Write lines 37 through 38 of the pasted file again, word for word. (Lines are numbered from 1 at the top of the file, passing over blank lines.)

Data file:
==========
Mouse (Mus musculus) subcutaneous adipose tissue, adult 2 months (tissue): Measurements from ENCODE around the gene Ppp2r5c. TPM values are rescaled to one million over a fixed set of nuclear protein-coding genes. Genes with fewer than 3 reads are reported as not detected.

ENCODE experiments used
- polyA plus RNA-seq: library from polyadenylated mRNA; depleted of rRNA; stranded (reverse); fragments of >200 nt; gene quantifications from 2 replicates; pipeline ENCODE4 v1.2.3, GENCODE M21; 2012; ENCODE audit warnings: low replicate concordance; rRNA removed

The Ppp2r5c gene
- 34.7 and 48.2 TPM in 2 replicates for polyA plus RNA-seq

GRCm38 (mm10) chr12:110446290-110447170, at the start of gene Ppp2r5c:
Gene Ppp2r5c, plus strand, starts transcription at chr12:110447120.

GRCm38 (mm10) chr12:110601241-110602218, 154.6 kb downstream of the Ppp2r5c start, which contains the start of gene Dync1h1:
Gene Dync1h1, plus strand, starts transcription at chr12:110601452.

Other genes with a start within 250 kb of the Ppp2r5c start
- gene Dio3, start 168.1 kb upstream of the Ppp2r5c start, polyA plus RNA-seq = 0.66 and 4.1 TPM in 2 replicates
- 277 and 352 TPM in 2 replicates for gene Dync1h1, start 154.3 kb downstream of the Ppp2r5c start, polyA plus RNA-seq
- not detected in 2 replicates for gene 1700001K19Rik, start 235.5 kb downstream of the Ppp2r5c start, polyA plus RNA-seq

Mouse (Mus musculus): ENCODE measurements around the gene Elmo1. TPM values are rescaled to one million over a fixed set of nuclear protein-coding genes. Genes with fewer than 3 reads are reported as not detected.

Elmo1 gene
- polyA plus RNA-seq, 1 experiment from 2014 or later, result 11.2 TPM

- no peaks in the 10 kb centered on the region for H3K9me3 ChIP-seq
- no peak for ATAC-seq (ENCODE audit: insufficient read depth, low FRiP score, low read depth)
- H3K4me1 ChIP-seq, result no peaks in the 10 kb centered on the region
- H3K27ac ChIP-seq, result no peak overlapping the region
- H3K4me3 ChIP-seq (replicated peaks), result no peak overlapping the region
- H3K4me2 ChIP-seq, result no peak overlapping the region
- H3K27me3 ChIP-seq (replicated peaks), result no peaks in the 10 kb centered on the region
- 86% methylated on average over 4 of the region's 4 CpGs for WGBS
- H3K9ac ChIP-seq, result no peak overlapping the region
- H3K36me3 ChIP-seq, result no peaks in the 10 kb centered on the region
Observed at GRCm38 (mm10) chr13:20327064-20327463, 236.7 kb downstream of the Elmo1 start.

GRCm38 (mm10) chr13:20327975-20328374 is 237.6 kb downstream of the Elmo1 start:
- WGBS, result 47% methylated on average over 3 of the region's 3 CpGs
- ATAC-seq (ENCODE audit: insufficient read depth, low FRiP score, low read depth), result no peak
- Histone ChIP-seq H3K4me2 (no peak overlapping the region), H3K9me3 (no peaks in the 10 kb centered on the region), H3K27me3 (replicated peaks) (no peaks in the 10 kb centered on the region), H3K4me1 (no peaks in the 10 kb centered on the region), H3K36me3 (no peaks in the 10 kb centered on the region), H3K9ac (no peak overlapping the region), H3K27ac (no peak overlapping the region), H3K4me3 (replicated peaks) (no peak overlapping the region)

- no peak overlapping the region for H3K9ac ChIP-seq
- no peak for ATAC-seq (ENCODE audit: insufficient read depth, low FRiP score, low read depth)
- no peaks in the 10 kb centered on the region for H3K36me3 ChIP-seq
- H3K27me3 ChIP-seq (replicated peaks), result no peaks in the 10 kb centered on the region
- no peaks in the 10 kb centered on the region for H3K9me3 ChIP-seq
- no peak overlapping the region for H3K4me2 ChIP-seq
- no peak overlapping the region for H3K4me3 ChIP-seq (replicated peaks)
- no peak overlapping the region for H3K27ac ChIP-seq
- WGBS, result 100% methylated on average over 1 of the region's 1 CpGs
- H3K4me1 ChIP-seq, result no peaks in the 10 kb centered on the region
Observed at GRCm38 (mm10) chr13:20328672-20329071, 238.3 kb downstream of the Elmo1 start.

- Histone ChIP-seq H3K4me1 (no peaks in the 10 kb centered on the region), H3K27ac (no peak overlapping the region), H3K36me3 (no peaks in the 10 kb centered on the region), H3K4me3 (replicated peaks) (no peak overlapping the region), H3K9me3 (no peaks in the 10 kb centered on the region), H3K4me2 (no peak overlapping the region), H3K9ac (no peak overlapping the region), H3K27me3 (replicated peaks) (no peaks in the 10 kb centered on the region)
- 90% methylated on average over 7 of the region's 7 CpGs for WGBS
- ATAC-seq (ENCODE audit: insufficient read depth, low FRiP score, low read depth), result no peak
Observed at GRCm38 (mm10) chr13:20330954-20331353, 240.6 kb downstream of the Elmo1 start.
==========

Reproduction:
- no peak overlapping the region for H3K4me2 ChIP-seq
- no peak overlapping the region for H3K4me3 ChIP-seq (replicated peaks)